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EduCause 2009 - Collaboration is Strategy: from DIY to DIO

December 1, 2009 by Doug Worsham

Brad Wheeler's talk Collaboration is Strategy, was a favorite of mine at EduCause 2009, primarily because it helped me better articulate a set of ideals and practices that increasingly define how many of us involved with learning technology are approaching our work at UW-Madison.

For me, a central question in learning technology support continues to be: how do we move from a DIY (Do It Yourself) approach to a DIO (Do It Ourselves) approach?

Wheeler points out that the DIY approach, although an essential practice in the corporate world, does not create a strategic advantage in higher ed:

In industry, the essence of strategy is choosing to do an activity differently. In higher ed, the essence of collaboration as strategy is choosing to perform activities similarly to reach an advantage.

Wheeler explains that recognizing the advantages gained through collaboration has led higher-ed consortia to work together above the campus on a number of projects, creating over time a "Meta-University" - a set of communally constructed frameworks of open materials and platforms that help us all work better and more cost-effectively.

A few examples:

  • cnx.org (textbooks and educational materials) - "Connexions is an environment for collaboratively developing, freely sharing, and rapidly publishing scholarly content on the Web."
  • Hathi Trust (libraries) - "As a digital repository for the nation’s great research libraries, HathiTrust brings together the immense collections of partner institutions."
  • Sakai Foundation (learning) - "collaborative design, development and distribution of open-source software for education, research and related scholarly activities"
  • InCommon Federation (authentication) - "enables scalable, trusted collaborations among its community of participants."

So, what does the development of this meta-university have to do with all of us non-CIOs?

Over the past few years, while universities have been working above-campus to create the "meta-university" a number of CoMETS members have been doing their own consortium building, investing in strategic collaboration by working above-school/college/unit. It is worth noting here, a few of our success stories:

  • New ComETS website - A workspace for communities and working groups. Any ComETS member can create a community group and use it as a common workspace for cross-unit collaboration.
  • ComETS involvement in the IT Strategic Plan - ComETS members from across campus work together to write and provide input on the strategic planning process.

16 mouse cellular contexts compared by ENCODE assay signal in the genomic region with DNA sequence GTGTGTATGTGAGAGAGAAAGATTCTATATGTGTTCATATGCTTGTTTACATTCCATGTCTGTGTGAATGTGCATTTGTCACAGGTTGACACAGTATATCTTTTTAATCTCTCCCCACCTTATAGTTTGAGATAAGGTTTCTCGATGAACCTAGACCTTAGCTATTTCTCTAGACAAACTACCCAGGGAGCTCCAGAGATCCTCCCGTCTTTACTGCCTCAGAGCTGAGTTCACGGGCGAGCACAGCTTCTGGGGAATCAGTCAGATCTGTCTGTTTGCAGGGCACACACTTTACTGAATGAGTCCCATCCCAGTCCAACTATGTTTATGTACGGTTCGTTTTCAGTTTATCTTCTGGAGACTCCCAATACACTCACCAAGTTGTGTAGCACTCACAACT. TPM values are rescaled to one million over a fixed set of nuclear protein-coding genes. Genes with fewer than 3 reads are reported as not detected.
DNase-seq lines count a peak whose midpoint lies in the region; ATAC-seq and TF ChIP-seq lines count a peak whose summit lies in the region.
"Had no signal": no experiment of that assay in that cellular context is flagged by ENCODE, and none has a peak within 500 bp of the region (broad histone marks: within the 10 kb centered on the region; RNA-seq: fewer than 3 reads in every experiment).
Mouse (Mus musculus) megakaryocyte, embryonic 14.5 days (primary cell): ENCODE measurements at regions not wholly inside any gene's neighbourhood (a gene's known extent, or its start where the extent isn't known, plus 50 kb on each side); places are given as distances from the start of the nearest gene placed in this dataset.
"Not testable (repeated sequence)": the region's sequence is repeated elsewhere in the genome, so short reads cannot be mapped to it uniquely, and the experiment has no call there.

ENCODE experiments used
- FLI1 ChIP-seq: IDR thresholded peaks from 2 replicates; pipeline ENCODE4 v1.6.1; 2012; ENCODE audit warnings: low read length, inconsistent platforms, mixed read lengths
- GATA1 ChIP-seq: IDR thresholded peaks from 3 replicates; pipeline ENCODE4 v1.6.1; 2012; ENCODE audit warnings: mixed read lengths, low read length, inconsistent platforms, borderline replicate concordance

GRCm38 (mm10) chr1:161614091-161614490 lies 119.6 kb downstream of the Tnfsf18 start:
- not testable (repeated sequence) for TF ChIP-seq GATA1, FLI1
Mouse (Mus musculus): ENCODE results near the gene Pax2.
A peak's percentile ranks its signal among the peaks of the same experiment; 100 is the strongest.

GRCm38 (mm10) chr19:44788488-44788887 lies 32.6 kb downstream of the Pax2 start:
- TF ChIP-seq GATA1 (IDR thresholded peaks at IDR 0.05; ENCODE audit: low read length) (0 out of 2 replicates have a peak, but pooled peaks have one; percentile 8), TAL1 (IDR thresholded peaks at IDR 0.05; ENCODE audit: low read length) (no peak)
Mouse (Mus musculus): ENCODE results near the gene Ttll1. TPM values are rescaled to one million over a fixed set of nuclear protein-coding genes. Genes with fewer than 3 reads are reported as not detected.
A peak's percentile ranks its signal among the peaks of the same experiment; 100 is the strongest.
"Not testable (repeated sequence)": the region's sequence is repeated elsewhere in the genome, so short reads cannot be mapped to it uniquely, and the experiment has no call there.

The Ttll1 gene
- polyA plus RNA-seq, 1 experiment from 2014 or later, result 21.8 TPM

• Moodle Council / Open Source SIG - Cross-campus groups work together to support and develop open-source learning technology software
  • Community Events (e.g., emerging trends) - ComETS members get together to share knowledge and expertise
  • Publications - ComETS members work together to draft white papers (e.g., the VITAL Report)
  • Engage / TEL - Staff from various units collaborate on support for campus-wide grant opportunities.

Each of the above (and the others I'm inevitably forgetting - apologies in advance) has required the time effort and energy of a vibrant mix of central and distributed IT professionals working together on a common set of goals, and practicing a common set of ideals. We haven't always collaborated perfectly, but over time we continue to hone our collaboration skills, reduce the inevitable costs of collaboration, and increase the returns.

We're doing well, but what's next for above-school/college/unit collaboration? If you've read this far, I'm sure you have a few ideas. Here are a few of mine:

  • Social coding - The campus needs more efficient means for units to share and collaborate on code. Having multiple units agree on how to share code will make collaborative development much easier.
  • The T word (transparency) - We've made great strides in this area, but all too often, innovation still happens in quiet corners of the campus. It is good that there is a lot going on, it isn't so good that even the most connected are still often in the dark.
  • Scanning - The flip side of transparency, an environmental scan ensures that we pop our heads up early in the process of tackling a new problem to see what others on campus are doing before diving in and inventing the 17th wheel. Too many 17th wheels is indicative of too much DIY and not enough DIO.
  • Consciously flexible alignment - In his talk, Wheeler related an anecdote from the development of the Sakai Foundation. He found himself saying, "Just do whatever Michigan says." This sort of flexibility was possible because he knew that his fundamental goals were aligned with Michigan's. If we take the time to define the shared vision early in our collaborations, it makes it easier to get over small disagreements, and focus on what counts.

What do you think? What do we need to do to continue the shift from DIY to DIO?

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For some excellent notes on Wheeler's talk see The Gale Stafford Weblog.

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